August 23, 2009 - Kunsthaus Glarus - Maja Bajevic
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August 23, 2009

Maja Bajevic

Maja Bajevic
Le Voyage, 2006
Video still
Photo: Maja Bajevic

MAJA BAJEVIC
IMPORT EXPORT

6 September – 22 November 2009

Opening: Saturday, 5 September

Im Volksgarten
CH – 8750 Glarus
phone +41 55 640 2535
fax +41 55 640 2519
e-mail office [​at​] kunsthausglarus.ch

www.kunsthausglarus.ch

In her performances, videos, installations and photographs the Bosnian-French artist Maja Bajevic (b. 1967, lives in Paris, Berlin and Sarajevo) connects the private with the public and the intimate with the political. She turns her subjective view of phenomena in the globalised world into the object of public discussions of truth, identity and home. Focusing on the themes migration and identity, the marginalisation of the alien and a contradiction between the local and the global she creates subtle works that critically interrogate the political and economic structures of our age.

Maja Bajevic is one of the most important contemporary artists with eastern european background. She has shown her work in numerous solo exhibitions, in the Fondazione Bevilaqua la Masa in Venice (2008), in the National Gallery in Sarajevo (2006), in the Moderna Museet in Stockholm (2005), at P.S.1 in New York (2004), at the plug.in in Basel (2002) and in many group shows and international Biennales like Documenta 12 in Kassel (2007), the 50th Venice Biennale (2003), the Istanbul Biennale (2001) and Manifesta 3 in Ljubljana (2000).

Specially for her solo exhibition in Kunsthaus Glarus she has produced a work in which she takes the history of textiles in Glarus as her starting-point, to compare earlier relations of trade and production with the contemporary situation of the global market. The artist commissioned a Chinese company to recreate historical Glarus textiles as paintings on canvas. By doing so she is commenting on the import-export relations in the age of textile manufacture in Glarus in the late 19th and early 20th centuries, from production in Europe to sales in Africa, Turkey and Indonesia, which represent a reversal of the contemporary situation. Original and copy, arts and crafts are suddenly seen in a vexing relationship to one another, and throw up questions concerning the conditions of the contemporary market and trade economy, conditions of employment and production, relations of value and labour, but also their meaning and meaninglessness.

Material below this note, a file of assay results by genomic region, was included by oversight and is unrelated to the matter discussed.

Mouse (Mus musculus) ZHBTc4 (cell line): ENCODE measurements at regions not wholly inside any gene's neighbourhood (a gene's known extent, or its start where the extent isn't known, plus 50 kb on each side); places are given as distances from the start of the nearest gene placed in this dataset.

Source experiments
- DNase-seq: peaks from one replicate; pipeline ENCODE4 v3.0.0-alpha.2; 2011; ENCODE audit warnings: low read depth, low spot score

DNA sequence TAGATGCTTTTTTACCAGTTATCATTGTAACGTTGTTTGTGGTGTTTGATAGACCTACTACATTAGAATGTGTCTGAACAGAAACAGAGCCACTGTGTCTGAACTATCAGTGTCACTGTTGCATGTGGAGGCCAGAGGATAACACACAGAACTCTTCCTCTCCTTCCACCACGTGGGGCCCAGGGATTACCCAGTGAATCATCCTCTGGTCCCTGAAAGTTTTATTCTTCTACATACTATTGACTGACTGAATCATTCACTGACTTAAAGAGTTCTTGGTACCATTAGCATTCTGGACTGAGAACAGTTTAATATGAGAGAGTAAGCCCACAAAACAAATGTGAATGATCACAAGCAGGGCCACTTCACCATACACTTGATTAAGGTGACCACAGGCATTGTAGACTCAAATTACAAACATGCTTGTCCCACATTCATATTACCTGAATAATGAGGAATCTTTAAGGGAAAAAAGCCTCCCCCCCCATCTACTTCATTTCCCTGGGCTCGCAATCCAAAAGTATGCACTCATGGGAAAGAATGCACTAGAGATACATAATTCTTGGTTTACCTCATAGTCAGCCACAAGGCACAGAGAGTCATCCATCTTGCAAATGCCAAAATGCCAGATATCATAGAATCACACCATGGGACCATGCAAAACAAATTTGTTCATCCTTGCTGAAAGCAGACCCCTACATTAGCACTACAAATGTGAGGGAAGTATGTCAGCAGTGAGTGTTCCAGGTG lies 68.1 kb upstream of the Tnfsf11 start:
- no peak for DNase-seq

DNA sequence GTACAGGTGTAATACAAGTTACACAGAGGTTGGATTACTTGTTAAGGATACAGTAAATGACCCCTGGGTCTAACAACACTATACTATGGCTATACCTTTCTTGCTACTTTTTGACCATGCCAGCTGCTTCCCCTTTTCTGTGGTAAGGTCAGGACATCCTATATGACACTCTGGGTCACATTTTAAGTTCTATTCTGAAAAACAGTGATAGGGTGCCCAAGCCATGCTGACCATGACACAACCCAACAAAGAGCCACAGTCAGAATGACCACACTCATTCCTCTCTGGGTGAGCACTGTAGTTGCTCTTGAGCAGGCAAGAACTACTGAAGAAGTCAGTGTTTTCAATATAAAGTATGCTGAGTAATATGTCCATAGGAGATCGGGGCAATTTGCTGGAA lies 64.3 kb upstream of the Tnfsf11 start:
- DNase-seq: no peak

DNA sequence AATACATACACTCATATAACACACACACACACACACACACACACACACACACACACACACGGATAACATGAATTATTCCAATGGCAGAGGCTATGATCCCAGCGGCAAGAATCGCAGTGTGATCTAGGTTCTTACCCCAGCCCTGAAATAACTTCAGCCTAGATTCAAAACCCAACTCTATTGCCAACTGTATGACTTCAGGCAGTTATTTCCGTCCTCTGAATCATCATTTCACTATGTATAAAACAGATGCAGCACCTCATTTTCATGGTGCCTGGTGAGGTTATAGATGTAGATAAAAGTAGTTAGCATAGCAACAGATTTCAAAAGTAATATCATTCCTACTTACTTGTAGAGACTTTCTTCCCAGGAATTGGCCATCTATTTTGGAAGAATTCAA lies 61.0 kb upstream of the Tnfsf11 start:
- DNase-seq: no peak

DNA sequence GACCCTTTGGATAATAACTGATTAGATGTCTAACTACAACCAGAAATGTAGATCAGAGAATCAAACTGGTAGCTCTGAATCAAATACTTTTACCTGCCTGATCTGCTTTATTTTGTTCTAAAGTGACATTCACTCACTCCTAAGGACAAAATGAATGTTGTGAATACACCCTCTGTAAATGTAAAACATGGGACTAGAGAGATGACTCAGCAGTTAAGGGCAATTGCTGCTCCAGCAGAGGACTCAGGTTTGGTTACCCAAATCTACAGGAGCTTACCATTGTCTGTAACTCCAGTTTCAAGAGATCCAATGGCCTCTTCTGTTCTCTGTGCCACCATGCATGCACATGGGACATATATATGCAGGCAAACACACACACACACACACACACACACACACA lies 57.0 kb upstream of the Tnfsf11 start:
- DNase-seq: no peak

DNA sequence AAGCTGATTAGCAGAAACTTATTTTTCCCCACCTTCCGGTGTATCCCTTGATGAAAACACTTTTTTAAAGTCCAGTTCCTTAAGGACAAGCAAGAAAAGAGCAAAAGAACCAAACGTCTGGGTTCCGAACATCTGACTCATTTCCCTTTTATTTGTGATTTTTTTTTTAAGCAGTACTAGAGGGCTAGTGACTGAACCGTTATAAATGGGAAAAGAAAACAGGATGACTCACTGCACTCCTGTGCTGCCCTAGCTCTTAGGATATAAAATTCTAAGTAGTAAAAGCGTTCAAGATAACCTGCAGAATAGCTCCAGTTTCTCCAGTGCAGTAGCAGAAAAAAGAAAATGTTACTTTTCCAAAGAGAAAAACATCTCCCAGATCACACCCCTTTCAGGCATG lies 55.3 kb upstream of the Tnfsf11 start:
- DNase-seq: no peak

Closely connected to this interest in economic processes is the artist’s interest in migration. Using a wobbly hand-held camera, the video installation Le Voyage (2006) follows a migratory journey from Morocco towards Europe. In parallel with this, brief shots from the Hollywood film Casablanca, with Arabic subtitles, are faded in. The dream of the better life for a migrant from Morocco is confronted with that of Hollywood cinema. In the film, Morocco during the Second World War was a place of refuge for many Europeans, particularly the French, but also Americans escaping to America, to get away from the National Socialists who held France under occupation. Twists of fate, corruption, the trade in visas and chances of escape were, then as now, part of the situation. But the location of hope and the direction of migration have now turned in the opposite direction. Maja Bajevic locates her works in a general discourse of repeated, fateful subjects. In her work the reference to film stands for hope and dreams, which are shaped not least by Hollywood cinema, but which in reality often end in destabilisation, loss of identity or even life-threatening situations.

Important instruments in the construction of both individual and national identity are patriotic songs and anthems. Maja Bajevic uses a series of patriotic songs in her sound installation Avanti Popolo (2002). There she has people from various countries sing their patriotic songs and installs them in various ‘sound islands’ in the exhibition space. The presentation with large numbers of loudspeakers evokes the silhouette of a metropolis – melting-pots of the most diverse nationalities. Visitors activate the songs with a movement sensor until the individual songs disappear into the chaos of all of them. What as a single song was intended as national identity and official representation of the individual countries dissolves into an absurd cacophony of all nationalities.

Kunsthaus Glarus gratefully acknowledges the support from the Südkulturfonds and the Dr. Georg und Josi Guggenheim-Stiftung for this exhibition.

KUNSTHAUS GLARUS

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